Merino wool does tend to cost a little more than other sheep’s wool since it has a lower yield. This is the result of the scouring process it undergoes to remove the fatty greases that occur within the hairs. This necessary process results in yields of half the original shear weight.
Industry-wide, Merino wool is considered the finest and more luxurious kind of sheep’s wool.
Caring for Merino wool also favors handwashing, though it rarely needs to be washed thanks to a waxy coating called Lanolin that protects it naturally from stains.
To wash Merino wool, follow the same steps described above for hand washing lambswool. Or, Merino wool also has the advantage that it can be machine washed. Here’s how:
- Throw your Merino wool article in a warm load with like-colored items. Use the gentlest detergent you can. A wool-specific detergent will be best, and it’s so gentle it won’t do your other items any harm.
- Before throwing everything into the dryer, pull out any wool garments. Lay them each out flat on dry towels to air dry. Check on them occasionally to flip over to dry both sides more quickly.
The landscape of wool production in Iceland has changed as companies have come and gone, but demand has only risen since its inception. There are over 800,000 sheep in Iceland from which more than 2,000 farmers shear 1,000 tonnes of wool annually. With different production processes for special wool like the Merino process described above, this results in 750 usable tonnes once the wool is ready to be turned into knitting wool.
Icelandic sheep are not only genetically unique from any other sheep in the world, their wool will also vary depending on where they grazed and what climate they were raised in.
It’s been said before that, without sheep and their wool, Iceland would have been uninhabitable. Iceland actually has more temperate weather than many would expect with the word “ice” in its name, however the role of sheep’s wool truly has been irreplaceable in the country’s cultural, climatic and economic history.
Wool even enabled earlier Viking sailors to advance the development of ship sails (made of wool), which was a benefit carried to Iceland when settlers came to the island.
Icelandic wool consists of two different types of fiber:
- The inner fiber is fine and soft.
- The outer fiber is long and water-repellent.
This unique combination makes for a lightweight, warm, breathable and water-resistant wool.
Caring for Icelandic wool is simple. It rarely needs washing because of wool’s natural antibacterial and moisture-resistant qualities. Before you wash it, consider hanging it out in fresh air to effectively “reset” any odors.
When you do wash Icelandic wool, follow the handwashing steps for lambswool and consider soaking your garments for 10 to 15 minutes before “squeeze washing” as described above.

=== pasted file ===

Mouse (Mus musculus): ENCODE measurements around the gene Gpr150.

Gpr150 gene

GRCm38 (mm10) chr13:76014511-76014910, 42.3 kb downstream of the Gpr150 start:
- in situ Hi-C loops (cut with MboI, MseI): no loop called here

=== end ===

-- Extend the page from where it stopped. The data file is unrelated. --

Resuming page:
Other Types of Wool
Other animals yield wool, too. Some of the most popular types include:
- Cashmere: Cashmere goats produce cashmere wool, which is known for its softness (a product of its production from the undercoat of goat hair). The undercoat is shorn when the goats enter molting season. Subsequently, its yield is small, making cashmere a little pricier than other types of wool.
- Mohair: Mohair goats, too, produce a popular wool known for its unique structure. The topcoat usually includes the guard hairs, which—once mixed with the undercoat—result in thicker fibers and a uniquely fuzzy fabric.
- Angora: Wool made from rabbit hair is called angora, which is known for its hollow fibers. This gives angora wool unique warmth, though the ultra-soft fibers are also rather delicate.
- Camel: Bactrian camels are the camels shorn most commonly for their wool. They're native to Mongolia, China and Russia, which explains their thicker hair (which keeps them warm in harsher winters). Camel wool is also hollow like angora fibers, making it lustrous and about as soft as cashmere.
- Alpaca: Native to South America, alpacas produce another wool fiber that's hollow and lightweight. It's lighter than sheep's wool, but also warmer. This makes it excellent for high altitudes.
How is wool made?
Wool production begins by shearing the hair of wool-bearing animals. In the case of cashmere, that only happens once a year when goats enter molting season. For other wool types, that might happen multiple times throughout the year.
Here’s a high-level step-by-step of how that shorn hair turns into the wool you love:
- Wool is shorn
- Wool is cleaned
- Cleaned wool is sorted into bales
- Fibers are made into longer strands (this is called “carding”)
- Strands are spun into yarn (“spinning”)
- Yarn is knitted or woven into garments
What kinds of wool do you have in your closet? What kinds would you like to add next? Learn more about Icelandic knitting patterns for your own wool projects.
Icelandic Wool Sweaters